ACTA - making a crime out of copyright infringement
Negotiations are top-secret for 'national security reasons' - yet the US trade representative has allowed certain interest groups to view the document. These include people from Google, eBay, Intel, Time Warner, Sony, News Corporation, the MPAA and RIAA. Members of the public have largely been kept in the dark, apart from leaks online.
But what has been leaked is scary enough. This treaty is going to give the copyright holders the teeth to enforce copyright law, and internet service providers are going to be the watchdogs. To be considered a 'safe harbour' from prosecution, ISPs will be obliged to operate a three-strikes policy for alleged copyright infringement (no evidence required): two warnings, and then a ban for one year for that household. There is some speculation that ISPs will share lists of banned households, preventing people from subscribing to another ISP in the meantime.
One year is a pretty long time to go without the internet.
Michael Geist, a Canadian law professor at the University of Ottawa, provides a great summary of the dangers of ACTA in an interview on CBC's As It Happens.
He also has a 20min slide presentation that outlines the origins of ACTA, and where it is heading:
If ACTA is implemented, the internet will not be the same. Forget about watching music videos and film segments on YouTube. Forget about making fanvids and fanmixes. Forget about fansubs and scanlations. Forget about making screencaps for icons, website layouts, and lulz on image-hosting comms such as 4chan and fandomsecrets.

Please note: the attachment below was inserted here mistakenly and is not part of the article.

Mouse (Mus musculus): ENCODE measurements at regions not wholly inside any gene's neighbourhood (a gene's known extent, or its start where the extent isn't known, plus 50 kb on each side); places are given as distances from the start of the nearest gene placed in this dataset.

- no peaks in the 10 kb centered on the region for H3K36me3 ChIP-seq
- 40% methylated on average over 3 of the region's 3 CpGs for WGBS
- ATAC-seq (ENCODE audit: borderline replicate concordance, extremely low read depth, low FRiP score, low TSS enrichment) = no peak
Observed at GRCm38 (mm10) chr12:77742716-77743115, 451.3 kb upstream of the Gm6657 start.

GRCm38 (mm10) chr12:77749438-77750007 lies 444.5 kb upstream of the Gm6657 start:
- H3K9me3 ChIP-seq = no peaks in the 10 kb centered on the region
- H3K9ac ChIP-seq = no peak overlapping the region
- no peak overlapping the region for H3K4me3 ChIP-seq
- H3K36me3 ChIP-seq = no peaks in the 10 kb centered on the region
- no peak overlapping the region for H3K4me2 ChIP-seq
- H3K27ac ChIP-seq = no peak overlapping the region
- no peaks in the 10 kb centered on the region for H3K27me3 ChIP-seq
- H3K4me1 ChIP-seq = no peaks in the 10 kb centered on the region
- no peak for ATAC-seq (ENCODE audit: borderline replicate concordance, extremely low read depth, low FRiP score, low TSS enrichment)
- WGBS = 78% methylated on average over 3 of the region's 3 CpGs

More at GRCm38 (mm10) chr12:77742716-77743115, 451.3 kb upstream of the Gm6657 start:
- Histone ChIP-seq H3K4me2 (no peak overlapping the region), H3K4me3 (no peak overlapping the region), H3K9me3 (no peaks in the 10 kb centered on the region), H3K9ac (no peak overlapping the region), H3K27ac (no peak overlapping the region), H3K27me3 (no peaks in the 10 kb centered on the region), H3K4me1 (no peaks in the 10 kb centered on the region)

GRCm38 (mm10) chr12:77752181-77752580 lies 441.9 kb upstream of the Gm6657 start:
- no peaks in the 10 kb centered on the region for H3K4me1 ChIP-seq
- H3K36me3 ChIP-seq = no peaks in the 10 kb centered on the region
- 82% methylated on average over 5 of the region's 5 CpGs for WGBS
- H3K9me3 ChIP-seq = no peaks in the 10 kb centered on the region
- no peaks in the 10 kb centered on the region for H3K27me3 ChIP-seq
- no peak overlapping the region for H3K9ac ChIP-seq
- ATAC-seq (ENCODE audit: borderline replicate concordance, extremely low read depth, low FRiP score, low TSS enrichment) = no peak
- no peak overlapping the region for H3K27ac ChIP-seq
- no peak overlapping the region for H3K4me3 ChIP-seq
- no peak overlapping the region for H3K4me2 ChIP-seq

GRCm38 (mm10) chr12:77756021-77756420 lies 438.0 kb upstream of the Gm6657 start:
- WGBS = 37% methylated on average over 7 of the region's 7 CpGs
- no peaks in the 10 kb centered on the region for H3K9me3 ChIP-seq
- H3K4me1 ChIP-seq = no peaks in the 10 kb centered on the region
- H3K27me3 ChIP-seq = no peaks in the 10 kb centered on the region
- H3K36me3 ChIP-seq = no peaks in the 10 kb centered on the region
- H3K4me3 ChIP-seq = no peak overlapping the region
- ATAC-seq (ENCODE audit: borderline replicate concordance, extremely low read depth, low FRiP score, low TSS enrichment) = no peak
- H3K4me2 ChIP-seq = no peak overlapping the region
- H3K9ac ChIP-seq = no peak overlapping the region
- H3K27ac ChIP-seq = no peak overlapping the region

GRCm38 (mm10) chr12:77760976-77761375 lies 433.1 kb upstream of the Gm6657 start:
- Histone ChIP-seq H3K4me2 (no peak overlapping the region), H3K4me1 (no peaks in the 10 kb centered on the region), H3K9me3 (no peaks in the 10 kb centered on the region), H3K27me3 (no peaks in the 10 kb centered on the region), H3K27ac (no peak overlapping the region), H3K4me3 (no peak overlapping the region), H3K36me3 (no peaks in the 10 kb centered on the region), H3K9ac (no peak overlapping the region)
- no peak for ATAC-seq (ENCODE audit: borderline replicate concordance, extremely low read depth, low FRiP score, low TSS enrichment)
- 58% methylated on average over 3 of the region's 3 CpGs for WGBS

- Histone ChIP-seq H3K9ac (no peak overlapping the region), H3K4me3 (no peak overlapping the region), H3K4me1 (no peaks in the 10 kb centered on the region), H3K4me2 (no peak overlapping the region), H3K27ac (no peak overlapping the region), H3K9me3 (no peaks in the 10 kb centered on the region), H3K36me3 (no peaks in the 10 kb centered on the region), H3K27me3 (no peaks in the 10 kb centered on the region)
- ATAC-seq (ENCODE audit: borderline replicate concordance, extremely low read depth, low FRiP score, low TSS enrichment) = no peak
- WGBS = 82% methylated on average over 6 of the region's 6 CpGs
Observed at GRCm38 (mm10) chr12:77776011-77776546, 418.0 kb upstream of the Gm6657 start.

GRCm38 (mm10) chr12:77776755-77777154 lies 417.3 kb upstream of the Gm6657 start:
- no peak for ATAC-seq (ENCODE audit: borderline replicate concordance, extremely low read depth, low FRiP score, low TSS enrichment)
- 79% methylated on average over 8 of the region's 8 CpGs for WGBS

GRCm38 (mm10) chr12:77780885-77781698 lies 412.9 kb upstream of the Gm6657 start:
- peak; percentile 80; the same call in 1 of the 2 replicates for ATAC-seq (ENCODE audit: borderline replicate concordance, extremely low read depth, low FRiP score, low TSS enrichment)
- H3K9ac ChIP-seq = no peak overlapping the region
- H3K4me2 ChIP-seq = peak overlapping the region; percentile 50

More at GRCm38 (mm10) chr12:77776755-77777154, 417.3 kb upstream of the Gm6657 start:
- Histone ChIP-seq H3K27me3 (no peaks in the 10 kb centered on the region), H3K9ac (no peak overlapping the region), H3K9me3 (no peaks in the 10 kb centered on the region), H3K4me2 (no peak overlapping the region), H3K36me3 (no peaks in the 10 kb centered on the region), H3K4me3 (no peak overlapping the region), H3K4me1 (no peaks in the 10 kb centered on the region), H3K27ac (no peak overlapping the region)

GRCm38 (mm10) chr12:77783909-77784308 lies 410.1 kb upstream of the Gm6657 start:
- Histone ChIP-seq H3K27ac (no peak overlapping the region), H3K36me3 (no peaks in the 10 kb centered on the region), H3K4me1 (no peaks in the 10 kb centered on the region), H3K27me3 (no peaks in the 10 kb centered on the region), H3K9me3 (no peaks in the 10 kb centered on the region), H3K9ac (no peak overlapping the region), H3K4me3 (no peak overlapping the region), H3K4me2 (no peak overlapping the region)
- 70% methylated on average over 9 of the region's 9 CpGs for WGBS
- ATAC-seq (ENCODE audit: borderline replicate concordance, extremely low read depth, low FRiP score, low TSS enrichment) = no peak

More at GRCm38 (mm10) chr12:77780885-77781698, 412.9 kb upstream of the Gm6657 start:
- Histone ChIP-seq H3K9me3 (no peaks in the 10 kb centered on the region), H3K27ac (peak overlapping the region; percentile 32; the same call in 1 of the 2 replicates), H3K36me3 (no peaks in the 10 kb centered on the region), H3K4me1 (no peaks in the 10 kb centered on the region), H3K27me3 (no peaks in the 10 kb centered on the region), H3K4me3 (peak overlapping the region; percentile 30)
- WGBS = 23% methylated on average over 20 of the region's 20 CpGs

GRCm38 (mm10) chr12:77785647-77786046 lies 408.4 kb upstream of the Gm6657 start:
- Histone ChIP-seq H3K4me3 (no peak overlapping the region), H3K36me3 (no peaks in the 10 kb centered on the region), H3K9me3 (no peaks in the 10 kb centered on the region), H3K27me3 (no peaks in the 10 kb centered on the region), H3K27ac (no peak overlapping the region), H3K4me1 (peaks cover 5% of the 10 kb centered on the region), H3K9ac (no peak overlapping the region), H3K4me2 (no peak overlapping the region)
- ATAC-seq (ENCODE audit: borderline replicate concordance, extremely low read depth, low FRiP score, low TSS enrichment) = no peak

No more bittorrenting your favourite films, TV shows, anime. No more sharing of manga raws. And don't think you can hide on USEnet or IRC either. The groups providing these services will be subject to the same 'safe harbour' requirements too. When your country gets into bed with the US or other signatory states over trade, you too will have to comply with ACTA.
As for the grey area of fanfic and fanart, they may very well clamp down on that too. ACTA has redefined criminal copyright infringement to include significant wilful infringements that have no direct or indirect motivation of financial gain. So it no longer matters if your activities are not-for-profit. As far as ACTA is concerned, you are still committing a criminal offence - which means the government can come after you. (Actually, copyright infringement is already a criminal offence here - people have served jail time for sharing music online).
If ACTA does make it through to my country in 2011-2012, my fannish activities are over. I'll have to pull down my websites and all the copyright-infringing content on them. I'll have to remove my profiles on various forums and archives. I simply can't risk being an active online fan any longer.
Which, in the end, is what the major US media corporations, who have no doubt lobbied hard for the copyright provisions in ACTA, want of us all. They don't want fans who question and dissect and remix and rewrite without showing 'respect' for the original work. They prefer consumers who passively digest the prepackaged content that's tossed their way, and come back for seconds afterwards.
ETA 29 Mar: ravensilver has more links with information about ACTA. I've also come across an ACTA rant by CNET's Molly Woods: Dear President Obama: Get ACTA out in the open.
If you like talkfests, CNET has several podcasts about ACTA:
- 5 Nov 2009: Leaked ACTA internet provisions
- 22 Feb 2010: ACTA must be stopped
- 9 Mar 2010: ACTA - It's bad for the brand